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$\DeclareMathOperator{\Hom}{Hom}$Let $D_{i}$ be a diagram in a category $C$,with d the limit. We have

(1) $\lim \Hom_{C}(X,D_{i}) \cong \Hom_{C}(X,d)$.

Whenever I see this result used, it is always stated that the isomorphism is natural in $X$. I have never seen a proof so I want to do it from scratch. Here is my strategy:

I take $\lim : C^{I} \rightarrow C$ to be the functor defined on objects in the obvious way, and on arrows $D \rightarrow D'$ to be the unique morphism from d to d', that results from constructing the cone from d to $D_{i}'$.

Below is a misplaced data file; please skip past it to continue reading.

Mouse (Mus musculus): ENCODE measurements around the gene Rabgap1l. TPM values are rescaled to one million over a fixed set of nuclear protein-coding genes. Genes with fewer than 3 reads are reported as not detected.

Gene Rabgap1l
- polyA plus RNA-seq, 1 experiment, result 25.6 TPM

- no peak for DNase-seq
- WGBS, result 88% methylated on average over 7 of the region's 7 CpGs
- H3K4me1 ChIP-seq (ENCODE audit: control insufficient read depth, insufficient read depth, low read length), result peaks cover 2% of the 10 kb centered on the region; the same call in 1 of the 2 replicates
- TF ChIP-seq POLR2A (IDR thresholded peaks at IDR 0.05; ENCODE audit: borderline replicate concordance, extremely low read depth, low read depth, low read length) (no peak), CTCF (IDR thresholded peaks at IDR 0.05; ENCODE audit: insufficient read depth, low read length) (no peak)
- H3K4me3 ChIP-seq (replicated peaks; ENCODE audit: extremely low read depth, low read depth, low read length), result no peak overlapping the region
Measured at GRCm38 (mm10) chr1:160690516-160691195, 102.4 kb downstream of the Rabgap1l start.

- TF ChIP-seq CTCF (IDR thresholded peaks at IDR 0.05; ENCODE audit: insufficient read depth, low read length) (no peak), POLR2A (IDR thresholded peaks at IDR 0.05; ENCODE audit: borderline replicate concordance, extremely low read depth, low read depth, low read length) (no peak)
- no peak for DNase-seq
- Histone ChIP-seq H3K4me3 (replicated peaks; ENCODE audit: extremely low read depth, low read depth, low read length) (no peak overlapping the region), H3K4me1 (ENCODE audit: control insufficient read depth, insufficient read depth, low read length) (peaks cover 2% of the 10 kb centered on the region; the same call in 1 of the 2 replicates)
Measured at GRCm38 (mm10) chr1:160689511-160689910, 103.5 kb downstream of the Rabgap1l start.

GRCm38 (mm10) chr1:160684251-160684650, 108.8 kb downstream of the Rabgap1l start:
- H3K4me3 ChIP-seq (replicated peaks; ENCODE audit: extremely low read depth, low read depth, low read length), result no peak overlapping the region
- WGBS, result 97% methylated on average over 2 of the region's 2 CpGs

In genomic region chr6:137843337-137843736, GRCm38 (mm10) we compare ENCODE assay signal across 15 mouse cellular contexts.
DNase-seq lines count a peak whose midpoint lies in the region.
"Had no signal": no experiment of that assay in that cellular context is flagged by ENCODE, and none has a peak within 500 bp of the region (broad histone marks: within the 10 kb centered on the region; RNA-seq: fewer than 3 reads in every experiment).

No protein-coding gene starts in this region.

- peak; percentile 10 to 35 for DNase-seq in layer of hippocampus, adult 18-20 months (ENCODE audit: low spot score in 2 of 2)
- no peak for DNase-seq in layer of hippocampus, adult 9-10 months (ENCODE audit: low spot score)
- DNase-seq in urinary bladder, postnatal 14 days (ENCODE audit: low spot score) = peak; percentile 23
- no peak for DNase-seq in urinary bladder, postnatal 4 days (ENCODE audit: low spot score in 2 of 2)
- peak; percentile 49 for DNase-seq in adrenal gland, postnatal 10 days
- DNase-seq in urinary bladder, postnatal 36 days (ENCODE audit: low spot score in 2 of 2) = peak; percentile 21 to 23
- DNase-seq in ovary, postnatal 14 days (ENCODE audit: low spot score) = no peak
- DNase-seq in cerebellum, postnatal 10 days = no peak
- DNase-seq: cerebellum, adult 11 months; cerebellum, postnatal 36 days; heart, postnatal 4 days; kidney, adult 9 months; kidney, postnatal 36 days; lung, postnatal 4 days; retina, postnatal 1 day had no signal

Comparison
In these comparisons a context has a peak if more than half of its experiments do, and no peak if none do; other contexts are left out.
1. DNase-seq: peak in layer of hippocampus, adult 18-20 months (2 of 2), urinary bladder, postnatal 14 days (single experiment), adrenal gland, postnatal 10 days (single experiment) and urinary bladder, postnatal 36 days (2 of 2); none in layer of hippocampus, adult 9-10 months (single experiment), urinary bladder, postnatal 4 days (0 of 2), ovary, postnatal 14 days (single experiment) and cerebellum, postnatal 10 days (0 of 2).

So LHS of (1) is $\lim \circ \Hom_{C}(-, D_{i}) : C^{op} \rightarrow Set$

Let $\lim \Hom_{C}(X, D_{i}) = S(X)$. Then letting $f : X' \rightarrow X$, I get a square whose top arrow is the iso $\phi : S(X) \rightarrow \Hom_{C}(X,d))$ and whose bottom arrow is the iso $\phi' : S(X') \rightarrow \Hom_{C}(X',d))$. The left arrow is the unique map from $S(X) \rightarrow S(X')$ and the right arrow is just the map between the two corresponding $\Hom_{C}$ functors.

But now I can't get the squares to commute.

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2 Answers 2

Suppose that $\{D_i, \psi_i^j\}$ is your system, and for $i \leq j$ you have a map $\psi_i^j : D_j \to D_i$, and let $\alpha_i : lim D_i \to D_i$ be the maps of the limit (the ones with the universal property). Then you have for every $X$ an isomorphism:

$$ \begin{array}{cccc} \theta_X : & Hom(X, d) & \to & lim Hom(X,D_i) \\ & \varphi & \mapsto & (\alpha_i \circ \varphi)_{i} \end{array} $$